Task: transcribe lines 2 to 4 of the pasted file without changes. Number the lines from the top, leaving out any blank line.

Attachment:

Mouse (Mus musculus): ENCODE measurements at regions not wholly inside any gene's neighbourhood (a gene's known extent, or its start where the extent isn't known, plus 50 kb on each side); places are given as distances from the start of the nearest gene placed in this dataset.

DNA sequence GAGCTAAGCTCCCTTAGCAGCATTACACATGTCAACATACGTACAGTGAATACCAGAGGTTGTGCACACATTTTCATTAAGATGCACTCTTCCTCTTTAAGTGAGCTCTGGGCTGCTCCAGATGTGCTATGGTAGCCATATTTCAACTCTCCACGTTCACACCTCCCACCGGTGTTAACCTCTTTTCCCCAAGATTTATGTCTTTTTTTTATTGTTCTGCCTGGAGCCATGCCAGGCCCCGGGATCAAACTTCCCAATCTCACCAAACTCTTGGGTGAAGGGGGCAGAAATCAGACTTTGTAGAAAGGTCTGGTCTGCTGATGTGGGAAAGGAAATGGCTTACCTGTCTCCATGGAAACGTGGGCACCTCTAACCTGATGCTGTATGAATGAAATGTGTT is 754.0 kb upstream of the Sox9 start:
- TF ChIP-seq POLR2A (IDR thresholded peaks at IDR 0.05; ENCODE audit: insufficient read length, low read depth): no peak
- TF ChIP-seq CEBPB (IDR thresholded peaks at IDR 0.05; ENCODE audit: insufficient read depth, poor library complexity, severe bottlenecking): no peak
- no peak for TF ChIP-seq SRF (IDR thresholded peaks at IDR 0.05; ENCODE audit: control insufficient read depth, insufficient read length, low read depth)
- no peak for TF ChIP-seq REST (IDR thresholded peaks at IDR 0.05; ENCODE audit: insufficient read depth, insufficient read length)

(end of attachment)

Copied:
DNA sequence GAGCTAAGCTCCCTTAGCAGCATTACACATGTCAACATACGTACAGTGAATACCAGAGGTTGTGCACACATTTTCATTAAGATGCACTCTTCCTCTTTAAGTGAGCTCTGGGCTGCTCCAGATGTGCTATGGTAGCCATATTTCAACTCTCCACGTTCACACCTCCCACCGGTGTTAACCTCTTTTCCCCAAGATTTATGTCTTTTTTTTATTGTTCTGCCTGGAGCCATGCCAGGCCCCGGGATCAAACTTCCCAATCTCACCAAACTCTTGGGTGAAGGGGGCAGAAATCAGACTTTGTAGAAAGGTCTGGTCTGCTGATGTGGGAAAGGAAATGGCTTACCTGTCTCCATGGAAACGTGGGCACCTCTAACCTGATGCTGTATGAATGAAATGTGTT is 754.0 kb upstream of the Sox9 start:
- TF ChIP-seq POLR2A (IDR thresholded peaks at IDR 0.05; ENCODE audit: insufficient read length, low read depth): no peak
- TF ChIP-seq CEBPB (IDR thresholded peaks at IDR 0.05; ENCODE audit: insufficient read depth, poor library complexity, severe bottlenecking): no peak